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Nurse appeal fails in baby death case

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16:59 CEST+02:00
Göta Court of Appeal in Jönköping has increased the sentence handed down to the nurse held responsible for the death of a baby at a Kalmar hospital in May 2002. The three month old girl was given a drug overdose and died of poisoning.

The nurse was originally convicted of causing a death in December 2003 by the Kalmar District Court. Now the Court of Appeal has upheld that decision and additionally fined her the equivalent of fifty days' pay. The harsher sentence was called for by prosecutor Carina Maxson.

The tragedy occurred when the baby girl was being treated for muscle spasms. The nurse used the wrong concentration of an antispasmodic drip solution. It was ten times higher than the one she intended to use.

The nurse appealed against her conviction on the grounds that she had not been negligent according to the law. She also claimed that the hospital's inadequate procedures had contributed to the error.

An additional objection was that the police investigation was set in motion before the National Board of Health and Welfare had had the chance to look at the sequence of events. From the outset, all attention had been focused on the nurse.

The nurse's lawyer, Sture Larsson, found the verdict surprising, but hasn't given up:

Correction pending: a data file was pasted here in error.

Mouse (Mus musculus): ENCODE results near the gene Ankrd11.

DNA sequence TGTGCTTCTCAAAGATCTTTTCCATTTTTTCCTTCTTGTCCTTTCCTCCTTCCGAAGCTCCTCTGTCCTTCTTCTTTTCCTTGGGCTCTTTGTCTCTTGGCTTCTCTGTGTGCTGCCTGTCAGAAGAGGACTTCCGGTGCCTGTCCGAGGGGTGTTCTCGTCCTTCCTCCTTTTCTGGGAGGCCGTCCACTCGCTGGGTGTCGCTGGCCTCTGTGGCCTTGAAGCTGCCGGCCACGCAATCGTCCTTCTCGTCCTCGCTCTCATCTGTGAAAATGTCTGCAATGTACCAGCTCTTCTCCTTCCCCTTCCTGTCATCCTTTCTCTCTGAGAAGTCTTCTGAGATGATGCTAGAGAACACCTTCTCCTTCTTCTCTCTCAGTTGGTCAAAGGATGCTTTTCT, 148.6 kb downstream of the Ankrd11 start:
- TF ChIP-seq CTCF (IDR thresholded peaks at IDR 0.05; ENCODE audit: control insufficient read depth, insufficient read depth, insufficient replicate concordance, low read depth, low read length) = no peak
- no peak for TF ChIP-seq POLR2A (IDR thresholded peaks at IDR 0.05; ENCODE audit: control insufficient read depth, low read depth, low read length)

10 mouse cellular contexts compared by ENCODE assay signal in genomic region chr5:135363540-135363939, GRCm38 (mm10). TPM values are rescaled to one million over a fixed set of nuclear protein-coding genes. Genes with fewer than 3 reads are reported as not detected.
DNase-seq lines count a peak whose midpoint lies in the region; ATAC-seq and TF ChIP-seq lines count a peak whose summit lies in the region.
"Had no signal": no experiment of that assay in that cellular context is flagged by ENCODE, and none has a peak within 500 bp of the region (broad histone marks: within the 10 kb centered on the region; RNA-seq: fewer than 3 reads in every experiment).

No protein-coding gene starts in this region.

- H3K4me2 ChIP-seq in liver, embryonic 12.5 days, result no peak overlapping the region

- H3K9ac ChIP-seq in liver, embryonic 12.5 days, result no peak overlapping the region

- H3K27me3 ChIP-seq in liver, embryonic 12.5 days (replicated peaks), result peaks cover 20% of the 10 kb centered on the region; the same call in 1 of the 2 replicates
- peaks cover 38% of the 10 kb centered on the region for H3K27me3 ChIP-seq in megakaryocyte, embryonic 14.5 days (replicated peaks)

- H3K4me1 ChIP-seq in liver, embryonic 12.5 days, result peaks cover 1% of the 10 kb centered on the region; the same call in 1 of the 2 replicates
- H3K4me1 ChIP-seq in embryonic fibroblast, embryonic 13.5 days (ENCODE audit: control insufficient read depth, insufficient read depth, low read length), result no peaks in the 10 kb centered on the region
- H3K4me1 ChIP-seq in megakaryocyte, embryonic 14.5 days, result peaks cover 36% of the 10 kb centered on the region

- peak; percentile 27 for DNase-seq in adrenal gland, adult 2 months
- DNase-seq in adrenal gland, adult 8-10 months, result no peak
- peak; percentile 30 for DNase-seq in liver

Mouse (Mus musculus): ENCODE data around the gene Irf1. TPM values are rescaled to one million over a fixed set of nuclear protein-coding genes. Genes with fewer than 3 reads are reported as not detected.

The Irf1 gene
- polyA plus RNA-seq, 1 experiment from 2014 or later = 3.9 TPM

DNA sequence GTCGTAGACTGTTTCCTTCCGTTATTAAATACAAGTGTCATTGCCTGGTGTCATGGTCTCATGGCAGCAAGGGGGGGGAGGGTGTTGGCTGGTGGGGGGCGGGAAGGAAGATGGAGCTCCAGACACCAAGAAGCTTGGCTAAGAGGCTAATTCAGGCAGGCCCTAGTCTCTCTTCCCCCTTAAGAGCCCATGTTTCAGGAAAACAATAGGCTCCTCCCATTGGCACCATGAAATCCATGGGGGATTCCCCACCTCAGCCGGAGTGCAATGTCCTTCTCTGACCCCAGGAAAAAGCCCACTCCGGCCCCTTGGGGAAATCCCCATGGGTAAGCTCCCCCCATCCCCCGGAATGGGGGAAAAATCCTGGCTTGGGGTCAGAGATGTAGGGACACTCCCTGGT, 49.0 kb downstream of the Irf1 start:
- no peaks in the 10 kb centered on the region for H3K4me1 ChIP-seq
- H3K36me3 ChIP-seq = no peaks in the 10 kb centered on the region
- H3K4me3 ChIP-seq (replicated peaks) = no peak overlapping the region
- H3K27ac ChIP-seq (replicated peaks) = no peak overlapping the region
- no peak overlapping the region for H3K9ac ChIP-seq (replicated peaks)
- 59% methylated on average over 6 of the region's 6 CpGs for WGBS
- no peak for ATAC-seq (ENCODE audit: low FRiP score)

"I think the verdict is harsh. The Court of Appeal found quite serious short-comings in the management of medication at this hospital and yet still they convict the nurse... We intend taking the case to the Supreme Court. We need a test case to find out when negligence becomes criminal."

Vårdförbundet, the nursing union, also expressed disappointment at the outcome. They also believe the hospital had failings which were partly to blame for the accident and that the nurse has been made a scapegoat. They don't believe the case should have come before a criminal court in the first place, but that it should have been dealt with by the health service's complaints and disciplinary apparatus.

"It's also disappointing from a patient safety perspective," said Vårdförbundet lawyer, Carita Fallström. "We risk ending up with a more silent health service, where staff don't mention mistakes or failings for fear of being prosecuted for a crime."

Sources: Aftonbladet, Göteborgs Posten

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